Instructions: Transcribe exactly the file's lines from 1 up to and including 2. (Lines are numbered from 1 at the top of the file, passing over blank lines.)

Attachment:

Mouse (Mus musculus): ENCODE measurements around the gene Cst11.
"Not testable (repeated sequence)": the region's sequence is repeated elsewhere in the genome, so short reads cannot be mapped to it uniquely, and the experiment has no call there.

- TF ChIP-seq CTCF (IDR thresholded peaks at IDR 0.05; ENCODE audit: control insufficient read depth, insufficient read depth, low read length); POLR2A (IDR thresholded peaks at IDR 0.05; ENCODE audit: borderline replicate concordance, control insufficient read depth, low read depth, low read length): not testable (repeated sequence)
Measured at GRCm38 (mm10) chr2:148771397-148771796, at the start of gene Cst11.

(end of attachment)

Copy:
Mouse (Mus musculus): ENCODE measurements around the gene Cst11.
"Not testable (repeated sequence)": the region's sequence is repeated elsewhere in the genome, so short reads cannot be mapped to it uniquely, and the experiment has no call there.